should be done to restore to the Egyptian countryside the felicity of paradise” . Fathy’s cultural campaign naturally led him to consider the dialectics of architecture and identity. Reacting very strongly to Western oppression through the criticism of modernization and globalization, he took a step back and intended to reconnect with indigenous traditional architecture believing that “…tradition among the peasants is the only safeguard of their 8

culture” . Tradition

Fathy elaborated the ‘thesis of space’ by documenting the traditional language of indigenous architecture through field trips and research in the urban and rural environment (fig.2). This research phase took place along his early carrier, from 1926 to 1950. During a 9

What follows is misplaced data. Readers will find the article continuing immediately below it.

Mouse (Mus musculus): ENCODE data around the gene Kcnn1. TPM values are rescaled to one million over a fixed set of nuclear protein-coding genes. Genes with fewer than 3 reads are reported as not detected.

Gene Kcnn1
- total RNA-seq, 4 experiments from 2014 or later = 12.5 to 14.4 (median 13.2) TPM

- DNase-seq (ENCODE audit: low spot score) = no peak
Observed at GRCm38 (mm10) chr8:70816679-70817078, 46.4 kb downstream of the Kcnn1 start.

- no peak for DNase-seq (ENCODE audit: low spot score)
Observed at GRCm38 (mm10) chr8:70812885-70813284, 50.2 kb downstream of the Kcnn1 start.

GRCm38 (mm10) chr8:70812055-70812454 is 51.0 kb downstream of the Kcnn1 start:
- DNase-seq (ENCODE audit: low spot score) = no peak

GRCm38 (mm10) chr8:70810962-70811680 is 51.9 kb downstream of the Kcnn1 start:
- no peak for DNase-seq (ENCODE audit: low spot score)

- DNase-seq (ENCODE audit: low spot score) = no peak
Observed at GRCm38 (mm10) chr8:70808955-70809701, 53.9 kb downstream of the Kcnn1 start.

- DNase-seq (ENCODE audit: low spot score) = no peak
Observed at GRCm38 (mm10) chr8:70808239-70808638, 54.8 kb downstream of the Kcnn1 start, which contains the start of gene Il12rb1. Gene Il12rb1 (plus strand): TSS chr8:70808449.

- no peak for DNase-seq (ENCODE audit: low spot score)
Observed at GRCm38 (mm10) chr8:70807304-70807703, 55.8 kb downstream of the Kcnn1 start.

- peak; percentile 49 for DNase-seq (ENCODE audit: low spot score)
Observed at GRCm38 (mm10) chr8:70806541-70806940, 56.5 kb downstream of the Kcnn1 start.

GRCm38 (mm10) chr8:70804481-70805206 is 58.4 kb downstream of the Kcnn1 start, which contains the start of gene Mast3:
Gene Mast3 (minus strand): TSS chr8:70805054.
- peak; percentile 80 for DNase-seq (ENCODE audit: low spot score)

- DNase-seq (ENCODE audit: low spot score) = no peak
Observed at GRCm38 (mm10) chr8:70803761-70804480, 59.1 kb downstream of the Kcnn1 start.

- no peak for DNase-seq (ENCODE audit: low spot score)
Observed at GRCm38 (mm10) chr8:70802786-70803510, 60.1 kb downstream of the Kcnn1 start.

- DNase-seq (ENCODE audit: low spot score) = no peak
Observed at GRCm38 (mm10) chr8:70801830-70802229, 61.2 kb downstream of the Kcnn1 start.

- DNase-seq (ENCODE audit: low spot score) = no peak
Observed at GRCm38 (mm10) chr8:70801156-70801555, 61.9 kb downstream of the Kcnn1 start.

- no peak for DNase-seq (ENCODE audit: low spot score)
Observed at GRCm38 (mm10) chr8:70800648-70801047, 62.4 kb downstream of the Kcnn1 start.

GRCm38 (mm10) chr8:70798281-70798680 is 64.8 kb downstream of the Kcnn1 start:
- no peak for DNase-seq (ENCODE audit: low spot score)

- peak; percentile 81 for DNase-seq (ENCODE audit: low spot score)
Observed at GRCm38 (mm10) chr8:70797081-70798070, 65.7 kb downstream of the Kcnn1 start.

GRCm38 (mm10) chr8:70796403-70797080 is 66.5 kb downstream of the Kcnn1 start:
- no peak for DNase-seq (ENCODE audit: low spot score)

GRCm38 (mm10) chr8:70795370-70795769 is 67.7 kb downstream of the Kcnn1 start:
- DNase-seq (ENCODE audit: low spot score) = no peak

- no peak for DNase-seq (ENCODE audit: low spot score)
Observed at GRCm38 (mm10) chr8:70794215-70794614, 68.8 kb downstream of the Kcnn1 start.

time of shortage of steel and wood , his architecture was restricted to the use of mud-brick alone. Fathy found the knowledge necessary to roof, by the mean of vaults and domes, with this material in Nubia, around the Nubian craftsmen. He always respected them, considering their knowledge essential and accurate but threatened by globalisation (fig.8). Fathy struggled his entire life between his education and his origins and we notice it


in Architecture for the poor, when he gives us a glimpse of his trip to Nubia in 1941: “I realized that I was looking at the living survivor of traditional Egyptian architecture, at a way of building that was a natural growth in the landscape, as much a part of it as the palm tree of the district. It was like a vision of architecture before the Fall: before money, industry, greed and snobbery had severed architecture from its true roots in nature. If I was delighted, the painters who had come were in ecstasies.”